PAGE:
Understanding Highest and Best Use Can Yield a Hidden Profit

highest and best useHighest and best use is an important concept in real estate that should be understood in the process of making a real estate investment.

Simply put, highest and best use for real estate can be defined as “the best economic use of a property with respect to what is legally and physically possible at any given time”.

We undoubtedly have all driven through a commercial area where office buildings and retail stores surround a lowly single-family home. Although the current use of the property might be residential, and at face value the property worth as much as other similar single-family homes throughout the city, obviously this is might not the highest and best use for the property.

A change in zoning or other regulations that would allow the owner to convert the property to commercial use (for instance) can indeed increase the property value dramatically.

Understanding that developed property can have more than one use can yield a hidden profit. So there are some situations that would warrant a real estate investor to consider that the best and most profitable use with respect to a rental income property might not be its current use.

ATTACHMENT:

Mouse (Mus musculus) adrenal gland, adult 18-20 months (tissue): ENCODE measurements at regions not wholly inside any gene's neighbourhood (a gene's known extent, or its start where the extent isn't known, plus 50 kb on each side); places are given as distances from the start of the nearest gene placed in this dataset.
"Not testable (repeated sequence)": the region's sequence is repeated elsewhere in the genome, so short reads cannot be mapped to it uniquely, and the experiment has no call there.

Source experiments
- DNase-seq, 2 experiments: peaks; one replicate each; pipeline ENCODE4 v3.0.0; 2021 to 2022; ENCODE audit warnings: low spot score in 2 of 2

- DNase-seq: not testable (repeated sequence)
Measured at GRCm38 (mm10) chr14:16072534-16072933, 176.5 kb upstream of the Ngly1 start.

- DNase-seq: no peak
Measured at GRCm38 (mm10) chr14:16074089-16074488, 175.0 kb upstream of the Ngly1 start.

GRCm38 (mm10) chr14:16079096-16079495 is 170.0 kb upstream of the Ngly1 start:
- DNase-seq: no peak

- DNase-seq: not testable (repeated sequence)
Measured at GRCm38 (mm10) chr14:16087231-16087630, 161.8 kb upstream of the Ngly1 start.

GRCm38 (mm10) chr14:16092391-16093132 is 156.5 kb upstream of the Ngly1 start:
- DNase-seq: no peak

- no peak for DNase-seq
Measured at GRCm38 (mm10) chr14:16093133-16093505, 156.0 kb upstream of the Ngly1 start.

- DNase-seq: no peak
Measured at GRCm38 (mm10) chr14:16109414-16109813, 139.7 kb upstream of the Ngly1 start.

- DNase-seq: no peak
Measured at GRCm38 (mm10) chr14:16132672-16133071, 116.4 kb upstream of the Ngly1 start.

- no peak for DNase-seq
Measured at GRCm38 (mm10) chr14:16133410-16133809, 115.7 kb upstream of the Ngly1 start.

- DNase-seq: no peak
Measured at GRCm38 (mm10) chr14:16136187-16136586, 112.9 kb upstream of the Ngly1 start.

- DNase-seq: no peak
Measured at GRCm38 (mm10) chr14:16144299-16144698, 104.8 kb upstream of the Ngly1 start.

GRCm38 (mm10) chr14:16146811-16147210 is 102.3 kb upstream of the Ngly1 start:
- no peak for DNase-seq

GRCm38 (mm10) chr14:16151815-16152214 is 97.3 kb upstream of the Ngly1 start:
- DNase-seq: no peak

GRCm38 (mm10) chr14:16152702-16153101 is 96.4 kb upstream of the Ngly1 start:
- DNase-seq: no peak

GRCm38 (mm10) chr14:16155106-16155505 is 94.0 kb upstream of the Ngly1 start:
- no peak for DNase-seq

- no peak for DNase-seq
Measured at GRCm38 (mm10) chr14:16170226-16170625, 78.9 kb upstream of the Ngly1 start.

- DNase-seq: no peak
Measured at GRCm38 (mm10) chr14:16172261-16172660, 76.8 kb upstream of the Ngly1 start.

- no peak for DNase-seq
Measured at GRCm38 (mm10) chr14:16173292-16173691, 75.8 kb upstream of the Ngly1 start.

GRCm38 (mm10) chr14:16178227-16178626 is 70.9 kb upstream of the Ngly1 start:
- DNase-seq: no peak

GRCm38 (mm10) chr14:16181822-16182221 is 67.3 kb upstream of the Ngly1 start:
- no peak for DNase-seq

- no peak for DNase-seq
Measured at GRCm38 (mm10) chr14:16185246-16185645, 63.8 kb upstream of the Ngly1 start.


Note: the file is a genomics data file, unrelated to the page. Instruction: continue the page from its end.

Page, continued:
For example,

  1. A house or small units on a commercial or industrial lot
  2. A house or small units on a large lot zoned for a larger multiple unit complex
  3. A property where the parcel map shows the building sitting on two or more separate tax lots
  4. A four-plex that actually consist of two duplexes on separate tax lots
  5. An apartment with large enough unit’s to configure and add a second or third bedroom
  6. A rental property where zoning permits additional extra units

Naturally, the mathematics will vary greatly due to local restrictions, building setbacks, green belt requirements, parking codes and such, to the extent that each property has a different end result. Nonetheless, real estate investors should always consider the highest and best use for a property and understand that its real value (and profitability) might lie just beneath the surface; if not immediately, perhaps in the nearby future.